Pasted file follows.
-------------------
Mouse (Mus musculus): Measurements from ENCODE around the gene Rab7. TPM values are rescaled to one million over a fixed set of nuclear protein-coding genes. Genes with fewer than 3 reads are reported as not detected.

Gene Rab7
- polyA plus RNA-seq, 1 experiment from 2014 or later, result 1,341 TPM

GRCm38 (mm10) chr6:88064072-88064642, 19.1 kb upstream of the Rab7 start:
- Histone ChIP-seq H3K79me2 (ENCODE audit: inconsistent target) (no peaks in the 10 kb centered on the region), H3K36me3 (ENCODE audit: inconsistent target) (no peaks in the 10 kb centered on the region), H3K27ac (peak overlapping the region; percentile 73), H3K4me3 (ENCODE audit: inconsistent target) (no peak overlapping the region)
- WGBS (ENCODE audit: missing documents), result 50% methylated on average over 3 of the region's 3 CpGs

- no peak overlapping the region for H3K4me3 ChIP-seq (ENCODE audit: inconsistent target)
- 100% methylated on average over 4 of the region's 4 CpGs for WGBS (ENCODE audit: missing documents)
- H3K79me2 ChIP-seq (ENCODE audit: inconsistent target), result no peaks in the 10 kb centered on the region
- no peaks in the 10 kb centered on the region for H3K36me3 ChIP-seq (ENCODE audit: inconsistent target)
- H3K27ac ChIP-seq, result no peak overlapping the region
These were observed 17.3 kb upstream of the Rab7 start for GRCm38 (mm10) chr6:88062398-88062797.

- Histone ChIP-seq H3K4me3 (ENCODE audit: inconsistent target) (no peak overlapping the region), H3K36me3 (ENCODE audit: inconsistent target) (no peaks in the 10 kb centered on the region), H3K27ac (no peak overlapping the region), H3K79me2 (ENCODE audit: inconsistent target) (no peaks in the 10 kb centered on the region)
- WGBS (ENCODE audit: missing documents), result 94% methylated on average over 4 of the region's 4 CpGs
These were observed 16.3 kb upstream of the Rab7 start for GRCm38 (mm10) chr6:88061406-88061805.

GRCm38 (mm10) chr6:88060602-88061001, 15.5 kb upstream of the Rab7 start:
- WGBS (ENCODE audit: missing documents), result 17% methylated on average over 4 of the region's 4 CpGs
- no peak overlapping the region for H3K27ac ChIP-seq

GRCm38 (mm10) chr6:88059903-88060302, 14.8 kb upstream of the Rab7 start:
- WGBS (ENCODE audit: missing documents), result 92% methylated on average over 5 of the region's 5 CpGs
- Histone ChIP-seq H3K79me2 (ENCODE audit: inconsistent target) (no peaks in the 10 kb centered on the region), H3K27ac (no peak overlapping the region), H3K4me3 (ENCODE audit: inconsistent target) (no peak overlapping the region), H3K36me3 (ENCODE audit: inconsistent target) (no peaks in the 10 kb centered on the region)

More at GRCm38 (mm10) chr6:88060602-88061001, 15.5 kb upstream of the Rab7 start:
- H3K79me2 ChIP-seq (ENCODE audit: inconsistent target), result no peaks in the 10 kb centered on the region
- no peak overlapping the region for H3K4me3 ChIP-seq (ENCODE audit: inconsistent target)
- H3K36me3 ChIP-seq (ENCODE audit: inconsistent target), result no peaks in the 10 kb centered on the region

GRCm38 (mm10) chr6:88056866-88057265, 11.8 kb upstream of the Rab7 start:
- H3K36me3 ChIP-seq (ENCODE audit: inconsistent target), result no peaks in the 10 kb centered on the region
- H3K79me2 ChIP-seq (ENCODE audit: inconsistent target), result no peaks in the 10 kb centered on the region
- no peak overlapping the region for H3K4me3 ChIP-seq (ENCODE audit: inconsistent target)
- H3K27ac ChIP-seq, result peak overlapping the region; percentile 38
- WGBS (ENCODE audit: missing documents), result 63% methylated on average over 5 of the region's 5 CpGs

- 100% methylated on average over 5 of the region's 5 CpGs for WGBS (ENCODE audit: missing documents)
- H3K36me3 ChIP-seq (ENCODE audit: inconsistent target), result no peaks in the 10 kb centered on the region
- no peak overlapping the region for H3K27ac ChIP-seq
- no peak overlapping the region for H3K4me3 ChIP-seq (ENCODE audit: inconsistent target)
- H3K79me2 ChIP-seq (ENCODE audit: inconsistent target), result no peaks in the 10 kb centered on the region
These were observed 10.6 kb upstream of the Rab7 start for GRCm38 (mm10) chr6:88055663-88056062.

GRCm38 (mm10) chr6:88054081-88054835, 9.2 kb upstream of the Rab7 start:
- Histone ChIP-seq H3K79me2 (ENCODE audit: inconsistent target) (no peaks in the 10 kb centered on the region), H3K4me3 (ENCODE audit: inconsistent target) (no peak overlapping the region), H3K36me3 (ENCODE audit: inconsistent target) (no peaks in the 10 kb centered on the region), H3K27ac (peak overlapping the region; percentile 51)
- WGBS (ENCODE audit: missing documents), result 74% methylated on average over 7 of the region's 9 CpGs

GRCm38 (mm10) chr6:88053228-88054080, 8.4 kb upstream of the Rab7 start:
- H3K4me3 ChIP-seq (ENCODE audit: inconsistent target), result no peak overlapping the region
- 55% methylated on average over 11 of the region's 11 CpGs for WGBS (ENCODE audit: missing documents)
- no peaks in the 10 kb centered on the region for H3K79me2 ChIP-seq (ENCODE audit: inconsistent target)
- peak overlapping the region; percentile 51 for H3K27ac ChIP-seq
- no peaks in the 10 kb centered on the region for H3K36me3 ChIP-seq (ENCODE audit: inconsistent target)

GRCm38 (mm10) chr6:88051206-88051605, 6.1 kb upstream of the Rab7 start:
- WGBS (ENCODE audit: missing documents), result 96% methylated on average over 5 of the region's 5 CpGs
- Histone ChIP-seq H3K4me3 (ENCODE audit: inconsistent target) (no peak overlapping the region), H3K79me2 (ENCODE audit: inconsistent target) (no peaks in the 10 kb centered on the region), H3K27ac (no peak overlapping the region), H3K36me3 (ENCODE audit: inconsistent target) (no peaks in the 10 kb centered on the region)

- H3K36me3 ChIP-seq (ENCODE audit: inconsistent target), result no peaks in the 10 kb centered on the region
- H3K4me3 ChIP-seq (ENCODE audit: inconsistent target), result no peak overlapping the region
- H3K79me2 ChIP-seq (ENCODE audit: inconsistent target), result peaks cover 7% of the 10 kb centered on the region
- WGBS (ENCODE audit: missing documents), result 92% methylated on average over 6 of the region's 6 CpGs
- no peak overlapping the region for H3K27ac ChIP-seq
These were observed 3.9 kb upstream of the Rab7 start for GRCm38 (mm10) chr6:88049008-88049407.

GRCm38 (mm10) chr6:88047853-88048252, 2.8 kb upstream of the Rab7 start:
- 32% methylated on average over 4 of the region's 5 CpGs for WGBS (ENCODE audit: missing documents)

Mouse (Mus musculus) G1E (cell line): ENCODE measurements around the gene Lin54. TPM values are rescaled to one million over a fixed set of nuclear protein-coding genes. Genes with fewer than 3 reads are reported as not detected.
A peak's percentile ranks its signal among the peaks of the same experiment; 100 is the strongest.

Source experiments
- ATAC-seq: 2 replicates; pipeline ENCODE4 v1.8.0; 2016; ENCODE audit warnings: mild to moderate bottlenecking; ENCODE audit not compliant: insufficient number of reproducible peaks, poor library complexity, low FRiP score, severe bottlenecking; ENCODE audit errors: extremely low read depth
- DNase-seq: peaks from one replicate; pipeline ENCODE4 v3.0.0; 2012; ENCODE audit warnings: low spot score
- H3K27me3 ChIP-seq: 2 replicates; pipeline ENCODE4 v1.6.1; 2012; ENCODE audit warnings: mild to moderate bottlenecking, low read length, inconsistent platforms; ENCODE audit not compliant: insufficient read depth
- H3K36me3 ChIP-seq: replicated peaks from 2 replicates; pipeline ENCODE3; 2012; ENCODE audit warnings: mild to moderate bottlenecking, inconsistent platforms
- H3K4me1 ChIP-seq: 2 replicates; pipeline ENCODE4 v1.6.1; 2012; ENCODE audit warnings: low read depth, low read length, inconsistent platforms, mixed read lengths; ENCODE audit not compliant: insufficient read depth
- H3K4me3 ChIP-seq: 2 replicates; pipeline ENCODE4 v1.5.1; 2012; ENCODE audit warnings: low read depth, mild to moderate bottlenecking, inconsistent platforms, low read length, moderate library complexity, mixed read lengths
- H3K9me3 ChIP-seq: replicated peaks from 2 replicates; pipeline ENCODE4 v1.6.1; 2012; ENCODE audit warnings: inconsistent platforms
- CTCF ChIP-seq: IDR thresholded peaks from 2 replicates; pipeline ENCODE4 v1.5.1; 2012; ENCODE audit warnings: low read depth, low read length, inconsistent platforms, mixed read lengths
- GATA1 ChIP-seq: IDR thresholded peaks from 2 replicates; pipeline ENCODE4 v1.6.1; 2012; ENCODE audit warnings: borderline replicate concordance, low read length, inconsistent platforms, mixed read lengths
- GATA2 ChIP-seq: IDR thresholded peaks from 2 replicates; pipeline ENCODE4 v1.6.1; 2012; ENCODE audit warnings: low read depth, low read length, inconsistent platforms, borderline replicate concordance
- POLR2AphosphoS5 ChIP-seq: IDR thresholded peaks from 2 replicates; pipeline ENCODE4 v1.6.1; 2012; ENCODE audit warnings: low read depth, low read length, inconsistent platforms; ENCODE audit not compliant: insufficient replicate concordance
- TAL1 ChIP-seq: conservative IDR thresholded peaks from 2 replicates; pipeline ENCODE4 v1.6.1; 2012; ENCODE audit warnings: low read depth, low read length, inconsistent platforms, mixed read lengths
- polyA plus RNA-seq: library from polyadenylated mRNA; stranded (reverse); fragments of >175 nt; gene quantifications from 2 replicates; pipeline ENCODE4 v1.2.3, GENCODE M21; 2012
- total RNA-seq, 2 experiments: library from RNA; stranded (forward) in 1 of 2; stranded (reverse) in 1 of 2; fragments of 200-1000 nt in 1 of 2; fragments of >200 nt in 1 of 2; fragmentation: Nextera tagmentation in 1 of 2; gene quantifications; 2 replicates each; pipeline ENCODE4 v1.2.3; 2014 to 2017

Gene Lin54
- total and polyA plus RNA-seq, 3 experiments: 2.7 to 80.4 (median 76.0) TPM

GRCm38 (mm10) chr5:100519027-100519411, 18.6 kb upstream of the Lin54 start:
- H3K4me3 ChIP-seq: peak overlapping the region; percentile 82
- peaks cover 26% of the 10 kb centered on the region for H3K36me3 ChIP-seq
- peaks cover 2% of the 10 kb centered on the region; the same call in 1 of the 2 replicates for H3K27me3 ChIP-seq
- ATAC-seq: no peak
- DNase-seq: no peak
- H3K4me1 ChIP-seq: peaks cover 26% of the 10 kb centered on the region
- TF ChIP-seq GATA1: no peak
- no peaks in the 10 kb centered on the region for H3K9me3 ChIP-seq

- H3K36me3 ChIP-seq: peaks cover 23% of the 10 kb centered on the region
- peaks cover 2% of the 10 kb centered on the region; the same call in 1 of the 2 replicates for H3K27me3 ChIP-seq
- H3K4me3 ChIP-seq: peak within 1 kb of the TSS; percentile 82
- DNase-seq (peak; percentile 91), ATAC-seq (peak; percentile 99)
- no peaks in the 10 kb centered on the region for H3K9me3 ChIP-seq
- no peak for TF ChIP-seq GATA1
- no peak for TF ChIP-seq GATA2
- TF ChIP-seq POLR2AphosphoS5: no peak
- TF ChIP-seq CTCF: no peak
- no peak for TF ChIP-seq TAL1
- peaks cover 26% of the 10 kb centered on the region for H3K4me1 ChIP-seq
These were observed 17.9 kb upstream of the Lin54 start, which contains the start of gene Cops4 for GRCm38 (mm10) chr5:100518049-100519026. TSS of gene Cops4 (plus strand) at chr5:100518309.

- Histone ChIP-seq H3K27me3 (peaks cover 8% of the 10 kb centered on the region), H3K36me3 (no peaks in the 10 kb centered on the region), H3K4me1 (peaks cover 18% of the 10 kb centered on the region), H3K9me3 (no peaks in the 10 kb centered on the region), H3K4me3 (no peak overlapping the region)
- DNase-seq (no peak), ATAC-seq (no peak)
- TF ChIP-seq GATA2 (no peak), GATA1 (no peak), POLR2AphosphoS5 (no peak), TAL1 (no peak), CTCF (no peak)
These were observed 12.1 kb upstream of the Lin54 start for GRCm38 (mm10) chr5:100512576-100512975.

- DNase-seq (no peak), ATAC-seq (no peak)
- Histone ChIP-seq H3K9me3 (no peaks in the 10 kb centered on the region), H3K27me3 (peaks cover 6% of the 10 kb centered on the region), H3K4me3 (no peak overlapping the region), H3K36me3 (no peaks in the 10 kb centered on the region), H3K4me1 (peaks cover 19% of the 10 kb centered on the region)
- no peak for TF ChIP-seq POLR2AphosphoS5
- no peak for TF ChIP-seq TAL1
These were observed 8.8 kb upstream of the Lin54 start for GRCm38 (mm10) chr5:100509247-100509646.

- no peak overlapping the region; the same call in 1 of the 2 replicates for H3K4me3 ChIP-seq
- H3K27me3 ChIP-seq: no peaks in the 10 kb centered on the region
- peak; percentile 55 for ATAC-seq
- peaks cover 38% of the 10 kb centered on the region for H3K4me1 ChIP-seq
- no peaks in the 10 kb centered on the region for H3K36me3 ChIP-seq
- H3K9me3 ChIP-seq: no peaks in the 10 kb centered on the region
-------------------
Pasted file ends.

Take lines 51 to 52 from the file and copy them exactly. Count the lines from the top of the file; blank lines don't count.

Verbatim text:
- H3K4me3 ChIP-seq (ENCODE audit: inconsistent target), result no peak overlapping the region
- H3K79me2 ChIP-seq (ENCODE audit: inconsistent target), result peaks cover 7% of the 10 kb centered on the region